Category: Car Reviews

By on August 7, 2017

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The blower motor in my WRX seemed to be getting louder by the day and, while adding an insulation panel seemed to help, I still wasn’t satisfied. The noise was intermittent, making it hard to reproduce, though a tech working at my local dealer discovered a technical service bulletin and offered to replace it while the warranty was still in effect.

So, I scheduled an appointment to drop the car off to replace the blower motor and perform a technical service bulletin to resolve my squeaky clutch pedal issues. Because they needed time to get some extra parts in, I was told I’d be given a loaner for a few days. I dropped the WRX off and expected to walk out to a base Impreza, but was pleasantly surprised to be greeted by a plush Legacy 2.5i Limited.

Read More >

By on August 3, 2017

2017 Audi A4 Lake Of Shining Waters - Image: © Timothy CainOne year ago, Audi Canada delivered a 2017 Audi A4 2.0T to my driveway. In the official TTAC review, it was my mission to declare everything that was wrong with the fifth-generation A4.

“But there’s a problem with that strategy,” I wrote in September 2016, “because there isn’t much wrong with the 2017 Audi A4, a car that I believe has shot to the top of its segment.” One week with the Audi A4 revealed only a few faults, all of which were minor.

Fast forward to August 2017, however, and I’ve relocated to another province. Audi Canada saw fit to deliver another 2017 Audi A4 2.0T Quattro to my driveway, almost identically specced out. This time, a scheduling quirk means the A4 hangs around Margate, Prince Edward Island, for two weeks.

If a one-week stay in an urban environment couldn’t expose the B9 Audi A4 as an overpriced, underbuilt, upmarket Volkswagen, could a two-week visit to the rough-and-tumble red dirt roads of rural Prince Edward Island do the trick? Read More >

By on July 31, 2017

Honda Accord Coupe V6 - Image: © Timothy CainAt The Truth About Cars, we’ve paid a lot of attention to the demise of the Honda Accord coupe. And for numerous good reasons.

In TTAC’s long-term fleet, for instance, there’s Jack Baruth’s own 2014 Accord Coupe V6 6MT. In the TTAC audience’s fleet, there are more Honda Accords than any other car. Furthermore, Honda revealed earlier this month the all-new, 10th-generation 2018 Honda Accord.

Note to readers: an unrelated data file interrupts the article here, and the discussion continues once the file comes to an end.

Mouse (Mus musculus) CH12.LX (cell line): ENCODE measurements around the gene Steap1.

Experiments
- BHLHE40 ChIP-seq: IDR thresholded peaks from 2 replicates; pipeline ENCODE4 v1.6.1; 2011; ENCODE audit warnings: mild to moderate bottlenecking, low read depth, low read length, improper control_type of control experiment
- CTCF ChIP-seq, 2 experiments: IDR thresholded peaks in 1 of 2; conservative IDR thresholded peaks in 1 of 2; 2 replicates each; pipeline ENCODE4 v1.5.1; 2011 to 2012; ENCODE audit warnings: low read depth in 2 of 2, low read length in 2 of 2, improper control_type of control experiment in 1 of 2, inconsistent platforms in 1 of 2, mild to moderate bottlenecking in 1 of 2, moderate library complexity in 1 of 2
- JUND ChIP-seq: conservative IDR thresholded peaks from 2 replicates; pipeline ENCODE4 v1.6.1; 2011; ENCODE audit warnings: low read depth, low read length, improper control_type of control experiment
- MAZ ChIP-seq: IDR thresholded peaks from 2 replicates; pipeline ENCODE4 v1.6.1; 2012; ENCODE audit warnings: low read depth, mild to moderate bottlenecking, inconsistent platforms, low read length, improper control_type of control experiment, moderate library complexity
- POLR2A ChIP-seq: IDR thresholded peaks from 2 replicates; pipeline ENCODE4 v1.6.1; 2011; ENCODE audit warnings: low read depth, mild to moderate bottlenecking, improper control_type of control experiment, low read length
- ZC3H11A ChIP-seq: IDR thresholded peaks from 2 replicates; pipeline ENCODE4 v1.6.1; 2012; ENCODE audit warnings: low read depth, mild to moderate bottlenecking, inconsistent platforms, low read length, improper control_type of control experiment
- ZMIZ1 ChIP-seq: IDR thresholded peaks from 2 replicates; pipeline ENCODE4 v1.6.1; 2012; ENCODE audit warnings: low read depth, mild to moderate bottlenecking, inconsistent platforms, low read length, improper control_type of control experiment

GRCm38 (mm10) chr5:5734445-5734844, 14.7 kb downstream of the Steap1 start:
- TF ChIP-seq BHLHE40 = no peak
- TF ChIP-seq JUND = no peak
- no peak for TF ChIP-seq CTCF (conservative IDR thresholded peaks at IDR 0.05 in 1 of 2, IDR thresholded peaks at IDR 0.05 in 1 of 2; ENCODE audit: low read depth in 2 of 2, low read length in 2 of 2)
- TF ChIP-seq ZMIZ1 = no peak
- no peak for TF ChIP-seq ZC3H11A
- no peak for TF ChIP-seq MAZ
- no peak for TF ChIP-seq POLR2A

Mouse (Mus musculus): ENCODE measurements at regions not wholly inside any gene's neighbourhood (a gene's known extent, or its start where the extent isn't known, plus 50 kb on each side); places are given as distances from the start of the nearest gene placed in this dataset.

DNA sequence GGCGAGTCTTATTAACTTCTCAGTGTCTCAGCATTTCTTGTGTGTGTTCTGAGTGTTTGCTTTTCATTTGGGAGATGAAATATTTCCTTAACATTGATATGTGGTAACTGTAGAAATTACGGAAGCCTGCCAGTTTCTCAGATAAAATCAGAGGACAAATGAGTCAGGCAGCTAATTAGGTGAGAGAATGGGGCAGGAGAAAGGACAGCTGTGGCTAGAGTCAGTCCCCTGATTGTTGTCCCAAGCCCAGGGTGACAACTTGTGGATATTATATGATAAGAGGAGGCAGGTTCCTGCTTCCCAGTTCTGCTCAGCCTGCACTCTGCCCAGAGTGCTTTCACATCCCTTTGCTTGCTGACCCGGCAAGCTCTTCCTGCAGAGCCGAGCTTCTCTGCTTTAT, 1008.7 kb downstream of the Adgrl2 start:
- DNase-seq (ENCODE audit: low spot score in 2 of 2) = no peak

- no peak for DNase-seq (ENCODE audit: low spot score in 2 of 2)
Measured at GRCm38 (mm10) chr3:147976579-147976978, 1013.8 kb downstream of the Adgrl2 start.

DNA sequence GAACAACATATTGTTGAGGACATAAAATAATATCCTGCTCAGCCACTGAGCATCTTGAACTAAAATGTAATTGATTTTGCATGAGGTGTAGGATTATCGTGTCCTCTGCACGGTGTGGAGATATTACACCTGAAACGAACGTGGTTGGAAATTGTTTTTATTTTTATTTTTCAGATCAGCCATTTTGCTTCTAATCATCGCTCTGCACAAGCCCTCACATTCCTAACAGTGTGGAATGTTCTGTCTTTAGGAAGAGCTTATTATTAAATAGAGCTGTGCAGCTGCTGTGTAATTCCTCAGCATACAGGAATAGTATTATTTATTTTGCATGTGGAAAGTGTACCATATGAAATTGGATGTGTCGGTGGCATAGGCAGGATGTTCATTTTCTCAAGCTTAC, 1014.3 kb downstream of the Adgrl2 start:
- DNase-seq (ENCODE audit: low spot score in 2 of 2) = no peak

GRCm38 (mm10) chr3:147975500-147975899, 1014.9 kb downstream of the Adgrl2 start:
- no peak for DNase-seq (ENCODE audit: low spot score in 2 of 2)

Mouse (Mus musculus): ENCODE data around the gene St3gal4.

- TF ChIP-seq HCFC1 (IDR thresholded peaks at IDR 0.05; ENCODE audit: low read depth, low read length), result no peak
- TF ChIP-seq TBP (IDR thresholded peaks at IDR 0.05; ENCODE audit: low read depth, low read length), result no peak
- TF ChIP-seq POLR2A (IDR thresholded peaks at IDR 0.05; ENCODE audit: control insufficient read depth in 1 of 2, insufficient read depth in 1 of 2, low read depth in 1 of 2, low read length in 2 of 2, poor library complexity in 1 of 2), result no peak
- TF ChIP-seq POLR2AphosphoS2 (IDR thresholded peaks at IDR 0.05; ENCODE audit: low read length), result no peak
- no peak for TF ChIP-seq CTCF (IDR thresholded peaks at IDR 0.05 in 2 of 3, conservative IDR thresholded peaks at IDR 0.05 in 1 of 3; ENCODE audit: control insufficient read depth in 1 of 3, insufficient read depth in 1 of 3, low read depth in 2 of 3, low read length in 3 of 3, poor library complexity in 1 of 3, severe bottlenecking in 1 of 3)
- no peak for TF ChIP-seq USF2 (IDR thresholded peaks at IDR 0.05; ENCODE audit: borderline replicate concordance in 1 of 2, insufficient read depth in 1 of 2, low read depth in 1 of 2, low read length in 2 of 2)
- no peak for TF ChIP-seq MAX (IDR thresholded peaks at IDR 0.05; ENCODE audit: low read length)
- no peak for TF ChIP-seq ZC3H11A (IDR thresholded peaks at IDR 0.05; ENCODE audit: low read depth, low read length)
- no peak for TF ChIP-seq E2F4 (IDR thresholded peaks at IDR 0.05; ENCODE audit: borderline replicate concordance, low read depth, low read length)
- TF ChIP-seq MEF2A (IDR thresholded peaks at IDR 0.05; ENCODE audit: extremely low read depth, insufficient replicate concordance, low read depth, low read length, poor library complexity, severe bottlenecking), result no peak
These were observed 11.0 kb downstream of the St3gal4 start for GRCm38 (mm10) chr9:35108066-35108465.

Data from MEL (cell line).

First we learned the naturally aspirated V6 engine would no longer be part of the Accord’s lineup. Then we discovered that the Accord coupe, responsible for only around 5 percent of total Accord sales, would be the last player to leave the mainstream two-door midsize car category.

On Friday, as we reported the enticing deals American Honda is offering on 5,000 remaining Accord coupes, a discussion ensued at TTAC’s digital HQ. It was decided that — as a memorial, as a final send-off, as a fond farewell — we should drive one of these final ninth-generation Accord coupes.

So I made a call. Read More >

By on July 27, 2017

2017 Volvo V90

Volvo wants you to reconsider your hauling needs.

Sure, crossovers are a hot commodity these days, coveted for their available cargo space and all-weather capability, but Volvo — despite selling a pair of lofty crossovers itself — believes you should ditch the SUV in favor of a car. And that car is the Volvo V90.

What we have here is an attractively styled, stretched five-door Scandinavian hatchback that carries Volvo’s renowned wagon legacy confidently into the future. It’s a car that places emphasis on driving dynamics and safety first, but won’t let you down if you have a family, a few pets, and some gear to haul around over the weekend.

The 2018 Volvo V90 was brought to this world to elbow the crossover in the throat. Read More >

By on July 24, 2017

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“You wanna roll up to this thing with Magnus tomorrow?”

It’s amazing how many times I’m just minding my business, living my best life, and I run into my old friend Matt Farah. In this case, we happened to both be in Miami at the same time for work. My work, of course, being of the cubicle-dwelling, advertising-selling variety, and his being of the driving-an-Aventador S-around-Wynwood-slowly-in-front-of-cameras variety. Naturally, I insisted that we meet up at the most Miami place I could think up, Lagniappe, for some wine, jazz, and excellent company on a Tuesday night.

Turns out that Matt’s good friend and occasional TTAC subject, Magnus Walker, was doing a book signing the following evening at Parkhaus1, a veritable institution in the Porsche community. I normally despise this sort of thing. I’m not a particularly social person to start with, and while I had never made the acquaintance of Mr. Walker and I assumed he was a pleasant and genial fellow, I’m not one to stargaze at another grown man.

“Nah, man. Besides, what would I show up at Parkhaus in? My rental Grand Cherokee (which, by the way, is an excellent vehicle and totes deserving of its own review)?”

“Why don’t you get on Turo and rent something dope?” (Matt says “dope” a lot. And “dank.” I’ve tried his vernacular on for size but it doesn’t work for me.)

Now there’s an idea.

Read More >

By on July 21, 2017

Image: 2018 Infiniti Q50 Red Sport 400, image © Corey Lewis

Power and performance. Luxury and emotionBalance and elegance. These are the seductive adjectives experts in automotive marketing insist can be found in a company’s newest offering, especially in the premium sports sedan segment.